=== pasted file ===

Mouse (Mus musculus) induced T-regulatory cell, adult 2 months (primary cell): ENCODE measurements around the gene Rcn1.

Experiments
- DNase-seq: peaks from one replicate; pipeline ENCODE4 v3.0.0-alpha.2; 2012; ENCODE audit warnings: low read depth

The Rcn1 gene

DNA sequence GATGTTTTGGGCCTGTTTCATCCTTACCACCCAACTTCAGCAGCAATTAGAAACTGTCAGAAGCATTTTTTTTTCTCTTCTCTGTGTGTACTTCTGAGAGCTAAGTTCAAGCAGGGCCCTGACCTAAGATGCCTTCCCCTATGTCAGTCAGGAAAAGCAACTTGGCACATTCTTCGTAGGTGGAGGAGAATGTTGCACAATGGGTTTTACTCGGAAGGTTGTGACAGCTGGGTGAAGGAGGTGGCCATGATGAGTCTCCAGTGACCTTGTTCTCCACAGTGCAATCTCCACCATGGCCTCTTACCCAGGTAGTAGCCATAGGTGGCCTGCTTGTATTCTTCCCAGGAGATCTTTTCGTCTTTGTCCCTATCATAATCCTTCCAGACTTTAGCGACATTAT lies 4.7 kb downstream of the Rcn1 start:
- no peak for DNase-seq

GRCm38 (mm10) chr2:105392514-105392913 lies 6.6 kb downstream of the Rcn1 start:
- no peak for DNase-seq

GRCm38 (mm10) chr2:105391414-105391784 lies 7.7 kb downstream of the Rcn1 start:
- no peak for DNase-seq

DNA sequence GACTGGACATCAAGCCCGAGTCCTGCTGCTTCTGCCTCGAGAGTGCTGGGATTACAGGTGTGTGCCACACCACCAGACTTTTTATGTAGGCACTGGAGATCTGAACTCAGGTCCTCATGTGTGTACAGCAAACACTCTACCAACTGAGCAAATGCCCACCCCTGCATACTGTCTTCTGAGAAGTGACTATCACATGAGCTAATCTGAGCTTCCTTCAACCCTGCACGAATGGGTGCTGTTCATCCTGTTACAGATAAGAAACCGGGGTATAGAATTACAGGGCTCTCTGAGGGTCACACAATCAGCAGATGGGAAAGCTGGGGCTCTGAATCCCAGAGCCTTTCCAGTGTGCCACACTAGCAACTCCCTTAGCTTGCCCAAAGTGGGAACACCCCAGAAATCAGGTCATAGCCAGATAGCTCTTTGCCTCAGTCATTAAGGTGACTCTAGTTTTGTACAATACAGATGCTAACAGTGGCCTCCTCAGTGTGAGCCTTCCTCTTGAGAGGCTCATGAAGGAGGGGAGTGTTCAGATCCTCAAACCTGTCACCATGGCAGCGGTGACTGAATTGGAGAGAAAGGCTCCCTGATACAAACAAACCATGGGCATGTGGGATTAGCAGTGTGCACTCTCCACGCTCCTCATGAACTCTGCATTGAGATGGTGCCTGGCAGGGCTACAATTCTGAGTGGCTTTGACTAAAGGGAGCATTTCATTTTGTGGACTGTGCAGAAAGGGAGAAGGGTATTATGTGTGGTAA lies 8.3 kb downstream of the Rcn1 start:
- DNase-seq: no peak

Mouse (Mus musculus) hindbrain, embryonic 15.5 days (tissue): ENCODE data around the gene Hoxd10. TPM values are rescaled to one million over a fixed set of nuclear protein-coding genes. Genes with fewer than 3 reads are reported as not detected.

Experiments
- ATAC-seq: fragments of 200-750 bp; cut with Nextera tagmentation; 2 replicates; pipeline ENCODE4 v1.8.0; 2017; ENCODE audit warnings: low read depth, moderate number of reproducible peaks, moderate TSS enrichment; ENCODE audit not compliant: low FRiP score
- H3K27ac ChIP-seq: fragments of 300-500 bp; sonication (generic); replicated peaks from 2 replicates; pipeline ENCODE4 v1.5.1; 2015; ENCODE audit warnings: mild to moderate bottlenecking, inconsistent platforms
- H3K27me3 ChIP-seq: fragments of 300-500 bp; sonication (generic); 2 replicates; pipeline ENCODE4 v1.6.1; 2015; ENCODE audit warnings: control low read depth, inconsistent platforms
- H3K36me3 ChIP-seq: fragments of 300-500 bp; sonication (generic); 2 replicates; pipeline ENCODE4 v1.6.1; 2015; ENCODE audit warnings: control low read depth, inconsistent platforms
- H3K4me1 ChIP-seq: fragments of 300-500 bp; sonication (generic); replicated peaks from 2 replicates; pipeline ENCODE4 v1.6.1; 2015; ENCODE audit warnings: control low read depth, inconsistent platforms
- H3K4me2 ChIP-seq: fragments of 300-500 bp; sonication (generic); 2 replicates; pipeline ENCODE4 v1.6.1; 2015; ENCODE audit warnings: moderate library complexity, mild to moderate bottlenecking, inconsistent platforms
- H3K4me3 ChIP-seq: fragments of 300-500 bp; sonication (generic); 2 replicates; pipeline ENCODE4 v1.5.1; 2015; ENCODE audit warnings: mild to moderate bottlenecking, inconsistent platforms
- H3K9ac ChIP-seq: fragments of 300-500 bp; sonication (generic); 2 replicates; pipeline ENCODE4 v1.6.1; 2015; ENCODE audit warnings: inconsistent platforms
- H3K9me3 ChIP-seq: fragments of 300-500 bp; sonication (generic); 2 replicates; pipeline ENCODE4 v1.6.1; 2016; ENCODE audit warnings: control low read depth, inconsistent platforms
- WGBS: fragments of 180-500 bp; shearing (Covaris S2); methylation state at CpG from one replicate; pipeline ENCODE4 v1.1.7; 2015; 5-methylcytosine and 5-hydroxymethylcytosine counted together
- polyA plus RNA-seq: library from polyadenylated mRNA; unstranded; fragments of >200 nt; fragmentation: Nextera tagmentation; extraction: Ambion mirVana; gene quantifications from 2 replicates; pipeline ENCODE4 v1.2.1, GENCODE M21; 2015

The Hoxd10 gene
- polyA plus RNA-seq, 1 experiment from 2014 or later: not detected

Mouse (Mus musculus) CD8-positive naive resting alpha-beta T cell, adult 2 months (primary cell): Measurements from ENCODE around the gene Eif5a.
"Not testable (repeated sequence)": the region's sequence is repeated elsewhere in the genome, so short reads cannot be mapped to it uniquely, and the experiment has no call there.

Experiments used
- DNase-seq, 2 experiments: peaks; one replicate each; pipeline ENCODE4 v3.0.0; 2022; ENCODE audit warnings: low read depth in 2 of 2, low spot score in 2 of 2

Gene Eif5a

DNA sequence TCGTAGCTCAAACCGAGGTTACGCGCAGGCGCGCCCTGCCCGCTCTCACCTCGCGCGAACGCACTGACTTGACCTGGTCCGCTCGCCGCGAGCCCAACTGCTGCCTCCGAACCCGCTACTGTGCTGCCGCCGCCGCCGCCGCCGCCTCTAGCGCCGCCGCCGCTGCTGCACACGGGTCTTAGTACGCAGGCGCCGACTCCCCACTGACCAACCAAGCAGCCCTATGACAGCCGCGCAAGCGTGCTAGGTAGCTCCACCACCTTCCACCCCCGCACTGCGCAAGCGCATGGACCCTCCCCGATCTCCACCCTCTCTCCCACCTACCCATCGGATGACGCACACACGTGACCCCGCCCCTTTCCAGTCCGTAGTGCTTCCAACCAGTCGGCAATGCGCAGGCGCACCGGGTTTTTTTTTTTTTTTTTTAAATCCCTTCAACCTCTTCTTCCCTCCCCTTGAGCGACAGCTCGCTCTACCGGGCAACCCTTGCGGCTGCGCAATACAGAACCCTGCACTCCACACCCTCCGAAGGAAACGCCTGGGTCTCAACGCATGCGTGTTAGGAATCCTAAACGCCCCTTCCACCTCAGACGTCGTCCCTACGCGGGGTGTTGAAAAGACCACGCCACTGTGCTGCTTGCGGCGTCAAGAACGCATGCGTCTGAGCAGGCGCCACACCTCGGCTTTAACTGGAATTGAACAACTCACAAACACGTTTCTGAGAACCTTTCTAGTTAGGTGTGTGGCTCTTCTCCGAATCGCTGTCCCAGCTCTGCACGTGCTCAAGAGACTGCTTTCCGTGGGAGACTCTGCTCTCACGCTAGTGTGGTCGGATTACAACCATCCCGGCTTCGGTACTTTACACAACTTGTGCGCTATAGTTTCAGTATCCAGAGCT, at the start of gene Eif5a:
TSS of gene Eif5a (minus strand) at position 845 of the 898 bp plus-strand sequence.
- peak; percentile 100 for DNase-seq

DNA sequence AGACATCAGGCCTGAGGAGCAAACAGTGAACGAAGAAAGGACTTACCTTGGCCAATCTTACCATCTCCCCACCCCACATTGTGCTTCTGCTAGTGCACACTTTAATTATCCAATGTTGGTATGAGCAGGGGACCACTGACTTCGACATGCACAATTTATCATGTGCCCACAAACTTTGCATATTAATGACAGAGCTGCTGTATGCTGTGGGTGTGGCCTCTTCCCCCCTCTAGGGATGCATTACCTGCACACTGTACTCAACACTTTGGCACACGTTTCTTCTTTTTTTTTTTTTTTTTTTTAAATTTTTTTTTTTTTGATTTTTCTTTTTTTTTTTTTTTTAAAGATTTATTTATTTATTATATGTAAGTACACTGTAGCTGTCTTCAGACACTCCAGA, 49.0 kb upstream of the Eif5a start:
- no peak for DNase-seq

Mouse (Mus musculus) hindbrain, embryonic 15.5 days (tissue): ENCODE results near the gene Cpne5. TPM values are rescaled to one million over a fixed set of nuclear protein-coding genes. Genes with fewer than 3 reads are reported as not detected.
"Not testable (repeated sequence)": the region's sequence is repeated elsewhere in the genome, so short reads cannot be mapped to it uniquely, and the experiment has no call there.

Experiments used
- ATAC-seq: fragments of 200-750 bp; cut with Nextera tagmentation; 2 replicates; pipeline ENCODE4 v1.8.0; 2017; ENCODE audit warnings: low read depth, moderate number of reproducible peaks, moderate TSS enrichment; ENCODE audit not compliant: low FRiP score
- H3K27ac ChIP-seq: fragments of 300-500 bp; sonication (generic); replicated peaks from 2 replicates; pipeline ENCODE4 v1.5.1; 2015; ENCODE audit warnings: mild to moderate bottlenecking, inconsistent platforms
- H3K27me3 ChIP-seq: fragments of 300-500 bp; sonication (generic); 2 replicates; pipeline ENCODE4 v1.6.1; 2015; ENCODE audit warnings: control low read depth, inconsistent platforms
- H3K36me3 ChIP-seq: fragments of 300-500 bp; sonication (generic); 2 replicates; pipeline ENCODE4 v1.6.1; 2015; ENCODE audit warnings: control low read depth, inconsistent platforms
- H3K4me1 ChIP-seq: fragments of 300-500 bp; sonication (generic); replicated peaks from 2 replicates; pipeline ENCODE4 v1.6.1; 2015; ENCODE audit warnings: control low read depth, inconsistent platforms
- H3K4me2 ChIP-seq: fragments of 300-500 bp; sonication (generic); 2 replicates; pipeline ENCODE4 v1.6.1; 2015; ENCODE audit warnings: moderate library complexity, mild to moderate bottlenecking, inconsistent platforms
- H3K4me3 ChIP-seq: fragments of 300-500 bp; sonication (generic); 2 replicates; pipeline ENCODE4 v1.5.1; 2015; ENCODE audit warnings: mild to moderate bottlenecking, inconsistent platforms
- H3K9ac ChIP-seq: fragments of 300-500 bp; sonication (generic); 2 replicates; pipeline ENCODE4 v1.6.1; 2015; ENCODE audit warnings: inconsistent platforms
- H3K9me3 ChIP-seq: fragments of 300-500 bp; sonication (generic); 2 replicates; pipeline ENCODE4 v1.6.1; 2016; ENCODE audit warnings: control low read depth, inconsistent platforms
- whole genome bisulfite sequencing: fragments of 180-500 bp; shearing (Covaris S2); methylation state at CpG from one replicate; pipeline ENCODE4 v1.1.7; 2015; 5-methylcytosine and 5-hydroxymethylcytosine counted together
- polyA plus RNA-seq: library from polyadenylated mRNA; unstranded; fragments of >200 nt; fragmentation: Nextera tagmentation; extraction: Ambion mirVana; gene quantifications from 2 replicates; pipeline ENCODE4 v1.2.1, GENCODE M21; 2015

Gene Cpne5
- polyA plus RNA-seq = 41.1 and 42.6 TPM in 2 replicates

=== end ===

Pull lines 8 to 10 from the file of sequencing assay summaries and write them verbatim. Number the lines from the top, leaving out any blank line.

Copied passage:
- no peak for DNase-seq

GRCm38 (mm10) chr2:105391414-105391784 lies 7.7 kb downstream of the Rcn1 start:
- no peak for DNase-seq